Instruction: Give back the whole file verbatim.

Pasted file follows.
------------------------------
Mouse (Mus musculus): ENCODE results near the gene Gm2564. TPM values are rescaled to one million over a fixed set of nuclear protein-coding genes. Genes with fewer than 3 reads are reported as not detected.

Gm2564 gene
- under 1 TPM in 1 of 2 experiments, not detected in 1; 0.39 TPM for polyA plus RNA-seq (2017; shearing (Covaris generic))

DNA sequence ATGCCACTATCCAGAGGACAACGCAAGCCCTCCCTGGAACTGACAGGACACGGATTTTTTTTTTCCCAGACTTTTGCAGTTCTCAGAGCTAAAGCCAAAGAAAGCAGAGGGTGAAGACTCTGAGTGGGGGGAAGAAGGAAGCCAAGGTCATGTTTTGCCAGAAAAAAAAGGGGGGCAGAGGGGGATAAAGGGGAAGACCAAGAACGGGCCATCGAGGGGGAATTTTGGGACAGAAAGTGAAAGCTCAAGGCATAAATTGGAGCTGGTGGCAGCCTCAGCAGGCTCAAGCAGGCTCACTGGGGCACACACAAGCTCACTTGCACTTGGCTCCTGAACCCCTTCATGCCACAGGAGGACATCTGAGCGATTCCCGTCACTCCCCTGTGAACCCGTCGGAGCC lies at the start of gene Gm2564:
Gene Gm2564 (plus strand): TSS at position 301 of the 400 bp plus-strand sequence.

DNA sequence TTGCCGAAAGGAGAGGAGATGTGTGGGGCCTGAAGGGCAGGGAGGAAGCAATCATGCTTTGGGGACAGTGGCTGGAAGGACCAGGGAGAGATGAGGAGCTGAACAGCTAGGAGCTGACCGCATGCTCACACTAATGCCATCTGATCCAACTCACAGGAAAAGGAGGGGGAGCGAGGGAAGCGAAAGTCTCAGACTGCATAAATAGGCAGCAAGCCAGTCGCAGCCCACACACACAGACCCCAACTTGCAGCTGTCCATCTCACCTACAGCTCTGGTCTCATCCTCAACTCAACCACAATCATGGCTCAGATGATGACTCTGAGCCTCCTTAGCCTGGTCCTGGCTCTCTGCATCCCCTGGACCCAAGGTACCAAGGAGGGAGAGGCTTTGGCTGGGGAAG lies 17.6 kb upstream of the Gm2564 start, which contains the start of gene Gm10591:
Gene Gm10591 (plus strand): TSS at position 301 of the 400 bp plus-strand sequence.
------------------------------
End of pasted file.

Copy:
Mouse (Mus musculus): ENCODE results near the gene Gm2564. TPM values are rescaled to one million over a fixed set of nuclear protein-coding genes. Genes with fewer than 3 reads are reported as not detected.

Gm2564 gene
- under 1 TPM in 1 of 2 experiments, not detected in 1; 0.39 TPM for polyA plus RNA-seq (2017; shearing (Covaris generic))

DNA sequence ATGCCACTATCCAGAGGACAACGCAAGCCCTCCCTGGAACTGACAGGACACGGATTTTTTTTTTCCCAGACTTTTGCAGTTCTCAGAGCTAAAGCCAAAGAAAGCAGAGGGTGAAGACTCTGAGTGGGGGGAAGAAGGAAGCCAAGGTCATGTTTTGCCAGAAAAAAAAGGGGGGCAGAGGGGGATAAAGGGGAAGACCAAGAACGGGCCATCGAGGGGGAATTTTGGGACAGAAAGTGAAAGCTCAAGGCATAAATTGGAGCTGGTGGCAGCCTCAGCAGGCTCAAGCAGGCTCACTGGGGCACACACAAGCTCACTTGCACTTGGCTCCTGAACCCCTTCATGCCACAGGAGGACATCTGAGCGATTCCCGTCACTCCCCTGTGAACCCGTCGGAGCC lies at the start of gene Gm2564:
Gene Gm2564 (plus strand): TSS at position 301 of the 400 bp plus-strand sequence.

DNA sequence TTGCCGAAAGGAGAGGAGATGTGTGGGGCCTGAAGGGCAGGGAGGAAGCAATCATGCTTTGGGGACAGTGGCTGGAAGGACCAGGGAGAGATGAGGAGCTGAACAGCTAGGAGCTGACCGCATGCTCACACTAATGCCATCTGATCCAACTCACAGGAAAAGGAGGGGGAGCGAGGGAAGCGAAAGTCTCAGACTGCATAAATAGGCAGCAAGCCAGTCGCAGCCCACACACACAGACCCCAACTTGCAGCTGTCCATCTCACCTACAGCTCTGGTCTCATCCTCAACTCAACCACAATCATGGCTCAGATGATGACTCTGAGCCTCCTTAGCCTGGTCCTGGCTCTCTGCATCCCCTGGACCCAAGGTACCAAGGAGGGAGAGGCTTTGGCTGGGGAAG lies 17.6 kb upstream of the Gm2564 start, which contains the start of gene Gm10591:
Gene Gm10591 (plus strand): TSS at position 301 of the 400 bp plus-strand sequence.